While it began with video games, the promotion of and production of a film, video game, spin off shorts and movies, toys, music, live concerts and other media is not being championed by most major studios, with Disney raising it to an art form. The motivation is simple...if you investing a large budget you need to maximize both short and long term income from that property. 


Actor are being asked to shoot extra scenes, or scenes that are in the script are in there with no real intent of use in the film (always an eye to secondary use). 


The demand for increasingly realistic, and frequent updates or new video games led the way, but a decline in sales by toy companies (Matel and others) quickly became a trend for fast produced toys and games supporting video games as well as movies and television shows.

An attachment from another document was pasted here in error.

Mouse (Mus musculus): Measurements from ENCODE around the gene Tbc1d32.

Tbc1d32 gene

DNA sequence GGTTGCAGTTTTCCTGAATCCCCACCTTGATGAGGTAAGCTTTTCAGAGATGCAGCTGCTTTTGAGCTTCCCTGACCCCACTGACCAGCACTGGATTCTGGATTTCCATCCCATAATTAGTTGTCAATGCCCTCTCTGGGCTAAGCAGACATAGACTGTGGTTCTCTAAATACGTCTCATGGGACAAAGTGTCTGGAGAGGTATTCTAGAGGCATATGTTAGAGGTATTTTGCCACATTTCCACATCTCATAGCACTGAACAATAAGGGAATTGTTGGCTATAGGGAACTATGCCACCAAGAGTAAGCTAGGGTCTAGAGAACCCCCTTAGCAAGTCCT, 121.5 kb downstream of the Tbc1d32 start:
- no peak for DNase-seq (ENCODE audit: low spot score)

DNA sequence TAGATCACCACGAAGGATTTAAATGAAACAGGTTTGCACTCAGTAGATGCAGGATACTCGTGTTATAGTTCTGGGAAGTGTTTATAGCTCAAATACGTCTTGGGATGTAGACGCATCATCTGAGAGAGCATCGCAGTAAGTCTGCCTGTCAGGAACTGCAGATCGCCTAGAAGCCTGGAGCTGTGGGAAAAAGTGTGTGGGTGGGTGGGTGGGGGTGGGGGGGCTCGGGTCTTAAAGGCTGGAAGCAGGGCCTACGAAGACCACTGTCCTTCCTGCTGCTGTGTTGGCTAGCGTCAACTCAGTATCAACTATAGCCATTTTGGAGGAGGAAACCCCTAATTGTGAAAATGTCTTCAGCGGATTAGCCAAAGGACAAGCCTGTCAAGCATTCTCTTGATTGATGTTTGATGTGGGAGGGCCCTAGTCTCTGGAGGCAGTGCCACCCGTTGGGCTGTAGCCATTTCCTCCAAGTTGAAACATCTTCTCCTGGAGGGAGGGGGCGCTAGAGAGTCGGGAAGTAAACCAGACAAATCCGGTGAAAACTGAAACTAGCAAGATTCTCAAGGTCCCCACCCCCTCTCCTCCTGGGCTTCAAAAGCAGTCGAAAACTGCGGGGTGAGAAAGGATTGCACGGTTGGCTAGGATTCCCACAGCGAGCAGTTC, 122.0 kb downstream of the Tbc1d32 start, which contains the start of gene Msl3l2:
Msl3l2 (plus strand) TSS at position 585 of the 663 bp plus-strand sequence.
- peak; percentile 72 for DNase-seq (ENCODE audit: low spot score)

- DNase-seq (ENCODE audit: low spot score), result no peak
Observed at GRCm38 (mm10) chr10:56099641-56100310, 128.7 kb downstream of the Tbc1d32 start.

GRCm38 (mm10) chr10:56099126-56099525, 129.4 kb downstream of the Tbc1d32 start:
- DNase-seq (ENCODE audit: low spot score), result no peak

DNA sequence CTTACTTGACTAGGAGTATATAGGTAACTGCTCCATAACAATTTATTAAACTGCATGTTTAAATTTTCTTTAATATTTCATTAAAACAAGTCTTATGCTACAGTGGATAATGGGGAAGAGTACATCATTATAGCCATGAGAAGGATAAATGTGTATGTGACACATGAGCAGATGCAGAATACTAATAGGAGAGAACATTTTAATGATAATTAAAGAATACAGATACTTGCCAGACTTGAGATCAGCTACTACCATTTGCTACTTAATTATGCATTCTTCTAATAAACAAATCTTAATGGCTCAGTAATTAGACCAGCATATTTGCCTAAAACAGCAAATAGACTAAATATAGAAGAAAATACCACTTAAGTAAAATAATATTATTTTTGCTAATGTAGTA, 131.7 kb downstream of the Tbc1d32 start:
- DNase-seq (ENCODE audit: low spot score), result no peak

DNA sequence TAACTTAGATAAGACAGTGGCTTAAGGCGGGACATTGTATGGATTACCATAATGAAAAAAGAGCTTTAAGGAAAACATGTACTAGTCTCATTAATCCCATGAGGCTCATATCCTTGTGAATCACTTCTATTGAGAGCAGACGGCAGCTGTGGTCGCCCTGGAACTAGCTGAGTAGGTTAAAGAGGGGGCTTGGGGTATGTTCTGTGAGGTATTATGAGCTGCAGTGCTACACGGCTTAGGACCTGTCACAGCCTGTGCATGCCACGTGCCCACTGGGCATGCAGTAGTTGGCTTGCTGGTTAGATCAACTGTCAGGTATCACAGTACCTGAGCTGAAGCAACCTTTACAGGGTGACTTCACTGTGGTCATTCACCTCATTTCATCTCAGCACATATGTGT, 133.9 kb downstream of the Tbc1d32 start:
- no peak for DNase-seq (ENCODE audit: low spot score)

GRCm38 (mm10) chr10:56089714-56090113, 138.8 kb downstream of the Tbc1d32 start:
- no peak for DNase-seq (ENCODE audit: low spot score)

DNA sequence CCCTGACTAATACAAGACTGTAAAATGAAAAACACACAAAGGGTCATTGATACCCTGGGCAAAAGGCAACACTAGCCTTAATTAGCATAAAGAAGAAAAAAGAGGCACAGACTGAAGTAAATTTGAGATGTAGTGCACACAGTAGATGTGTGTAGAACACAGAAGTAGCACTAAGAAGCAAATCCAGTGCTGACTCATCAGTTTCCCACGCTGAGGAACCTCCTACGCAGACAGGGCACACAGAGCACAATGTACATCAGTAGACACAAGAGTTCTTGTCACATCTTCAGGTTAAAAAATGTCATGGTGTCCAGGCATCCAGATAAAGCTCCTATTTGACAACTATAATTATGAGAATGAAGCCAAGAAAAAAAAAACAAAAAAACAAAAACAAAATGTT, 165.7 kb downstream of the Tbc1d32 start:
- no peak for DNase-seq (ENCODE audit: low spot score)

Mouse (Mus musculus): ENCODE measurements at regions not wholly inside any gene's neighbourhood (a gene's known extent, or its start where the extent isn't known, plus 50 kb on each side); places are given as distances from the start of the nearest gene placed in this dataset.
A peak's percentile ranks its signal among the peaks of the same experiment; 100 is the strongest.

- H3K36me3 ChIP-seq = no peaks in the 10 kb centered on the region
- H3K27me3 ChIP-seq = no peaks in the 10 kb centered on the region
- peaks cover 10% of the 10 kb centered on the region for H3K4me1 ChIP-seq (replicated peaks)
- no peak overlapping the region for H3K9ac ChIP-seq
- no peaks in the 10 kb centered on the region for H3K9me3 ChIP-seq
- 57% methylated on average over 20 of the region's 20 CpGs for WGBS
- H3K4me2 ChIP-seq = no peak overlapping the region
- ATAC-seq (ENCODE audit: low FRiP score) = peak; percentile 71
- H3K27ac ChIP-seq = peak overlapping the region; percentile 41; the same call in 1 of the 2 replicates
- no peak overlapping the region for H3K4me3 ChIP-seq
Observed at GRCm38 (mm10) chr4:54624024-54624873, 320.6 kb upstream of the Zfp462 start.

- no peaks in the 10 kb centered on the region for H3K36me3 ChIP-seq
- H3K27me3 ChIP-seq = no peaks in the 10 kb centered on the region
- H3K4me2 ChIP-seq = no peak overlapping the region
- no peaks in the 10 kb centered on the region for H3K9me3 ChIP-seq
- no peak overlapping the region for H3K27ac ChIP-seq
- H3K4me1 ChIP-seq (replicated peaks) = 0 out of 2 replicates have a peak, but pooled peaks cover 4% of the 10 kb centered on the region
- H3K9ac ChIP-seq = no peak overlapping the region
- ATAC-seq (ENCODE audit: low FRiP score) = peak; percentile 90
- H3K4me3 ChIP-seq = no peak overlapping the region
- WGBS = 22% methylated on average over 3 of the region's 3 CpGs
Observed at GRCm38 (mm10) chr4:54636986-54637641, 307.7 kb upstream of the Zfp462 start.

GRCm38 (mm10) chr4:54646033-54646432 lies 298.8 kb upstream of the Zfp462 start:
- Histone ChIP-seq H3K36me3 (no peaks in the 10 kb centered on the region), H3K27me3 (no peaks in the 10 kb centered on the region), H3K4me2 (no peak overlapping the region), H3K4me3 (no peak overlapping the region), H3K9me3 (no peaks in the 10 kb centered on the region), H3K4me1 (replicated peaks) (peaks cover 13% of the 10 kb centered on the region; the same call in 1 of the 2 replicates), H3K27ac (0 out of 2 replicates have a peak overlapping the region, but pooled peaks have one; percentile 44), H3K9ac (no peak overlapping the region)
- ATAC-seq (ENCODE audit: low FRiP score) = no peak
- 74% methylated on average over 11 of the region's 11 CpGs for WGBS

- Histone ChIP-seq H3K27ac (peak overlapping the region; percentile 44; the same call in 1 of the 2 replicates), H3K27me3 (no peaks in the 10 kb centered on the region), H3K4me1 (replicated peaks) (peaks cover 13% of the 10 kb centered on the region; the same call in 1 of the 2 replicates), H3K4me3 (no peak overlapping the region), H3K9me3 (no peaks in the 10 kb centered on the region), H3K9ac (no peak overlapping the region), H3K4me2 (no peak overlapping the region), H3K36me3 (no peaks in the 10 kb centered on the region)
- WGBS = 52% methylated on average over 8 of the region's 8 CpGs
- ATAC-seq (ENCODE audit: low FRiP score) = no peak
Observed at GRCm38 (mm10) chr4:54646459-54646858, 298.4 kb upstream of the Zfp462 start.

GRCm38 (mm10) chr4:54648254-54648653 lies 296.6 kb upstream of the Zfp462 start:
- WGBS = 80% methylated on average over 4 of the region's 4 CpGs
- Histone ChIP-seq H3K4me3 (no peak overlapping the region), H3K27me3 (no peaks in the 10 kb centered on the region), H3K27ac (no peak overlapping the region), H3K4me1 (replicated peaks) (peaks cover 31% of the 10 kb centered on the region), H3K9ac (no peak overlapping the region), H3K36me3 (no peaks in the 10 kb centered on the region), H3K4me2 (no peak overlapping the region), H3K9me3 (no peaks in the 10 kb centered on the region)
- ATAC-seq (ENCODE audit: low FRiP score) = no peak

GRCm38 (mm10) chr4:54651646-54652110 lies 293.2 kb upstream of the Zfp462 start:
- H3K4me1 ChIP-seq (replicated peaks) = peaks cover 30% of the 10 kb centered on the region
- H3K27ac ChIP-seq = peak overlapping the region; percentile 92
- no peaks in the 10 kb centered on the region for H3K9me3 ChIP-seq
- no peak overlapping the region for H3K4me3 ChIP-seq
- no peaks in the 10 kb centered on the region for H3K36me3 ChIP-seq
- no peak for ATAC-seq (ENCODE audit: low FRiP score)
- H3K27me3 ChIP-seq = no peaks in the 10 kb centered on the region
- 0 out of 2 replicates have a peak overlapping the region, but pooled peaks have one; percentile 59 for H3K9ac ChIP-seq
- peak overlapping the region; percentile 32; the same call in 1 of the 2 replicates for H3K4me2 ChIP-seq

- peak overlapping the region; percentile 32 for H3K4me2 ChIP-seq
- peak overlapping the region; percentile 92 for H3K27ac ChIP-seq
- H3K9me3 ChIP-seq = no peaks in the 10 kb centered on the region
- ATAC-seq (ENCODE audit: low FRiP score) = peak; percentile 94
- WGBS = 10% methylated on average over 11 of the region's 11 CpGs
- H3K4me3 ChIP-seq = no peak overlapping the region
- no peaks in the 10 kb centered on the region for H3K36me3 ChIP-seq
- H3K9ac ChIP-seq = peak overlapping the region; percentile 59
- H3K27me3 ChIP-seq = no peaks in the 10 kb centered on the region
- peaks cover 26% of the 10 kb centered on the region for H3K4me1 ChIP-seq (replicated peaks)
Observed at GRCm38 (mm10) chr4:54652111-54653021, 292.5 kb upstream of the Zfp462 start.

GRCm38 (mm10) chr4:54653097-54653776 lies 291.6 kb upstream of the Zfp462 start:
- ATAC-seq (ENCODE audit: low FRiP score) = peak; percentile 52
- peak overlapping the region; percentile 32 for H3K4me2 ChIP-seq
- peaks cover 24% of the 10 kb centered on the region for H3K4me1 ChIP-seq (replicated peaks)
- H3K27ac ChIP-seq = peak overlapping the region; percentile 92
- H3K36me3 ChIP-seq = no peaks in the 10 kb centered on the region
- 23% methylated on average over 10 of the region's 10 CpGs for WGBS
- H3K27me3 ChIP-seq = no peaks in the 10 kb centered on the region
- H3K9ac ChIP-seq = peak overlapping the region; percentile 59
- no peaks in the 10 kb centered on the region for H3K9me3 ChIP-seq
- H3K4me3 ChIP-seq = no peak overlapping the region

"High School Musical" (Disney) and "Glee" (FOX) are prime examples of cross-platform marketing and in some cases, strong transmedia storytelling. Both have led to television, concert, recordings, books, magazines, internet and toys. "Glee" is in pre-production for a movie, while a regular network series based on "High School Musical" is in the works for ABC or Disney/ABC's cable outlets. 


Ideally all of these platforms contribute to, advance and fill in information that supports and reinforces the brand and the overall story arch. That is not an easy task, and often story lines depart and the overall audience is disillusioned and loses interests.


Actor's version of this story at: http://sagactor.blogspot.com/2010/06/modern-story-tellers-broad-canvas.html


Graphics from: http://www.starwars.com/collecting/news/misc/news20070222.html and
http://www.dreamlandcomics.com/html/searchenginecatalog/star-wars-clone-wars-volume-3-last-stand-on-jabiim-gn.htm

National Media begins to put their slant on Nevada elections

Reid Vs. Angle: It's Likely To Be Nasty In Nevada

"Senate Majority Leader Harry Reid will mount a scorched earth campaign against Tea Party favorite Sharron Angle, who just won Nevada's GOP primary, analysts say. That could save his job." -NPR